Coping with Appearance Changes
For many people, the side-effects of cancer treatment include appearance changes that can be difficult to deal with. Some of these changes usually temporary, such as weight loss or gain, swelling of the face, skin irritation or redness, and hair loss. Permanent physical changes, such as loss of a breast or organ, surgical scarring, and swelling due to lymphatic obstructions present even greater challenges.
Chemotherapy drugs are powerful medications that aggressively attack rapidly growing cancer cells. They can also damage healthy cells, such as in the roots of your hair. The resulting hair loss is usually temporary, lasting until several weeks after treatment is completed. The type and dose of chemotherapy you receive will determine whether or not you have hair loss, and some patients will not lose hair at all.
Radiation therapy can also cause hair loss, but only in the area that is being treated. For example, radiation to your head may cause you to lose some or all of the hair on your head, even eyebrows and lashes. But radiation to your breast will not cause hair loss. Your doctor or nurse will be able to tell you what you can expect from your particular treatment.
While hair loss can be a blow to your self-esteem, it will help to have a positive attitude and the support of your friends and family. Many patients gain a sense of control by cutting their hair very short, or even shaving their heads, before the hair loss begins. If you opt to purchase a wig, it is best to do it while you still have all your own hair. That way, you can match your current color and style. Wigs are available in a variety of materials and styles and at all price ranges.
Chemotherapy and radiation treatments may also cause changes to the appearance and texture of your skin, including redness, dryness and irritation. By making adjustments to your regular skincare regimen, you can lessen the effects of these treatments.
Radiation therapy or the surgical removal of lymph glands can cause lymphedema, a build-up of fluids in your body that make an arm or leg to swell and become painful. Symptoms may begin six to eight weeks after surgery or after radiation treatment for cancer, or they can take years to develop. Lymphedema is a lifelong condition, but there are many things you can do to helpkeep it under control.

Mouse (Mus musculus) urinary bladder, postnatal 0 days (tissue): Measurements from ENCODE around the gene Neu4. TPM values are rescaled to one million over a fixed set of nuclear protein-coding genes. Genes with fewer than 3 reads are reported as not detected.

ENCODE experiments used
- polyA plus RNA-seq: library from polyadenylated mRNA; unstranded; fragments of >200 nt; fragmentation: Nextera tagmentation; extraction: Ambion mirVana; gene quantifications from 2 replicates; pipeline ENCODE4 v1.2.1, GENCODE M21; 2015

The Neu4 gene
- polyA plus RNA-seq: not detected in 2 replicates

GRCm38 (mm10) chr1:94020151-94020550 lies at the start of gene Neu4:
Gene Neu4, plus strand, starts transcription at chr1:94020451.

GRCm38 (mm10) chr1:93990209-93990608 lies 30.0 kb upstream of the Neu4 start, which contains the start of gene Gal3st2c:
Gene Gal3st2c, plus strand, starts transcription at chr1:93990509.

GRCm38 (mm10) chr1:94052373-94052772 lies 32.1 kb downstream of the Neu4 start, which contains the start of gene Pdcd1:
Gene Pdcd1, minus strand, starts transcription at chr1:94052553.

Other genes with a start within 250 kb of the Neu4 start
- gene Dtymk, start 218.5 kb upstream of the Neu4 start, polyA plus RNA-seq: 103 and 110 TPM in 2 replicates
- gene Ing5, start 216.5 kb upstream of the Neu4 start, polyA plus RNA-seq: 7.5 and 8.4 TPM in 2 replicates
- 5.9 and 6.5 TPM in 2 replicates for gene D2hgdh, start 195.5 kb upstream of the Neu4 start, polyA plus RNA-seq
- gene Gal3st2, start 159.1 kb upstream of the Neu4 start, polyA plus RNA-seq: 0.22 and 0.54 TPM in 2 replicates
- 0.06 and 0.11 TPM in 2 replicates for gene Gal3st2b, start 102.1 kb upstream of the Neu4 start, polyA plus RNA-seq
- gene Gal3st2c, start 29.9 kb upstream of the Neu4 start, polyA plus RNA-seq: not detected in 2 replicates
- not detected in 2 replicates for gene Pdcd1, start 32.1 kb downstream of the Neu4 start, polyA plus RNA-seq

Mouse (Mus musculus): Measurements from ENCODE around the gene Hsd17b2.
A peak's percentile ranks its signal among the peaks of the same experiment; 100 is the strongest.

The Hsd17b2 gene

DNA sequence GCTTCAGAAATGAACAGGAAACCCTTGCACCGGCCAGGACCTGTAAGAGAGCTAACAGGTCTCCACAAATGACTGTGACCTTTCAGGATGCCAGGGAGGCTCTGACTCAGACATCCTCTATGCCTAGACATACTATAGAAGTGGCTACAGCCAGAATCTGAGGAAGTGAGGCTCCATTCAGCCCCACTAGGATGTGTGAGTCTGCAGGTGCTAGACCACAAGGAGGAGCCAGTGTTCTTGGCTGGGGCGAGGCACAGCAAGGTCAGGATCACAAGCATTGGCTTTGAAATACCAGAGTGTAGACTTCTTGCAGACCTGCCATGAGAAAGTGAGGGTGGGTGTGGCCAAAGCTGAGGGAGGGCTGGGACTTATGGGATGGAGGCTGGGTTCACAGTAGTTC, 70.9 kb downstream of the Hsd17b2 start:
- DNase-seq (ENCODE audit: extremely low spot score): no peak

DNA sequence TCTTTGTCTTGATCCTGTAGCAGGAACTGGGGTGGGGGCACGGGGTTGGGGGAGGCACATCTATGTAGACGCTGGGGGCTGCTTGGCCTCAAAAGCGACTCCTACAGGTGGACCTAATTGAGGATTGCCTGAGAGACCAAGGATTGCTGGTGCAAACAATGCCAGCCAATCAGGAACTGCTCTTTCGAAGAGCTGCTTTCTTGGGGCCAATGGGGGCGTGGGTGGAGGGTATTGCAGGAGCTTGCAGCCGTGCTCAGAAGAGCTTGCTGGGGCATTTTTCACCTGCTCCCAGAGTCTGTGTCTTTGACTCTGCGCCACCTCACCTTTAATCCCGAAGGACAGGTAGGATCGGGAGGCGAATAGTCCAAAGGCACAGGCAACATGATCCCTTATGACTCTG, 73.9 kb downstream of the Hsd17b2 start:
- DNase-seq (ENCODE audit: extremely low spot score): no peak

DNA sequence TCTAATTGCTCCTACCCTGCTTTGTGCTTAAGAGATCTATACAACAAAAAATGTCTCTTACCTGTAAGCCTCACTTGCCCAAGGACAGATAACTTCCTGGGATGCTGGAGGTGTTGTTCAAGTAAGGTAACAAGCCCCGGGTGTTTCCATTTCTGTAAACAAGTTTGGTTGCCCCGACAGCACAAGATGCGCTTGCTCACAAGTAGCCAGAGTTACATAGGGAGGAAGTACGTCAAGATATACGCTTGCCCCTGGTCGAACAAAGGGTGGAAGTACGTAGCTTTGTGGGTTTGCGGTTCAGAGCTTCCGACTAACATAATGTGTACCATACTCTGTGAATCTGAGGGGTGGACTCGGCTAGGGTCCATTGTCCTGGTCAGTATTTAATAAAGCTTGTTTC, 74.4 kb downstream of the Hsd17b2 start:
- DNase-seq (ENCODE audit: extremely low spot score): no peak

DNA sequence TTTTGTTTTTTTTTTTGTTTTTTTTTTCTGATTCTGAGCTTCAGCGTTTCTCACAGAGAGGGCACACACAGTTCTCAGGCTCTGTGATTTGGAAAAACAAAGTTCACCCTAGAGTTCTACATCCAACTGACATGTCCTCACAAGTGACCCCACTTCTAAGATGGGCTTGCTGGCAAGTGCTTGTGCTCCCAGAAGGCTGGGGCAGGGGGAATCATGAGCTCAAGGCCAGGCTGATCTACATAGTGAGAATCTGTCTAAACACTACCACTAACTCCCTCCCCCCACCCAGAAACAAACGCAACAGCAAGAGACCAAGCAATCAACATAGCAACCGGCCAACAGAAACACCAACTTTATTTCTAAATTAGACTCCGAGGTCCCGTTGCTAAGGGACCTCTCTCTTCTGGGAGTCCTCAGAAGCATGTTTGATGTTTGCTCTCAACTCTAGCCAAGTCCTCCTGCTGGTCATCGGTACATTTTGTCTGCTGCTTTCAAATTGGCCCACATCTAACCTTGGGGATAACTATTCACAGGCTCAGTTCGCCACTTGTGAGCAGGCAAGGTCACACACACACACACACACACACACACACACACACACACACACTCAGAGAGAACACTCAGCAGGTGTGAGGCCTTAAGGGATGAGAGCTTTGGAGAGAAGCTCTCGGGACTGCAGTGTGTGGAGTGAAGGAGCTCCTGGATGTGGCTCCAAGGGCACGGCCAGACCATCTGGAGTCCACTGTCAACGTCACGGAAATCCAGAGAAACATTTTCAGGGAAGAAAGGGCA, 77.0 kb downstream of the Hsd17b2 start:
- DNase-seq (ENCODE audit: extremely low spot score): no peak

Whatever physical changes you are dealing with related to your cancer and treatment, remember that your feelings and concerns are perfectly normal. You are not being vain to care about your appearance.
To help you boost your self image during this vulnerable time, it is especially important to surround yourself with positive, supportive people. Ask for help when you need it, and accept help when it is offered. It may be beneficial to talk with others who are facing similar challenges. Ask your health care provider or an Henry Ford Allegiance Health Patient Navigator (517 780-7388) for local or online support groups you can join.
Henry Ford Allegiance Health offers a free makeover and grooming class for women who are dealing with cancer through the nonprofit organization Look Good … Feel Better. The class includes hands-on instruction on makeup, skin care and nail care and offers suggestions for using wigs, turbans and scarves. Led by licensed cosmetologists who are American Cancer Society volunteers, the class is offered on the third Thursday of every month from 2-4 p.m. at Henry Ford Allegiance Health Radiation Oncology—Tejada Center. Each participant receives a free makeup kit valued at more than $250. Call (800) 227-2345 to reserve your spot. Receive a free beauty guide, without the class.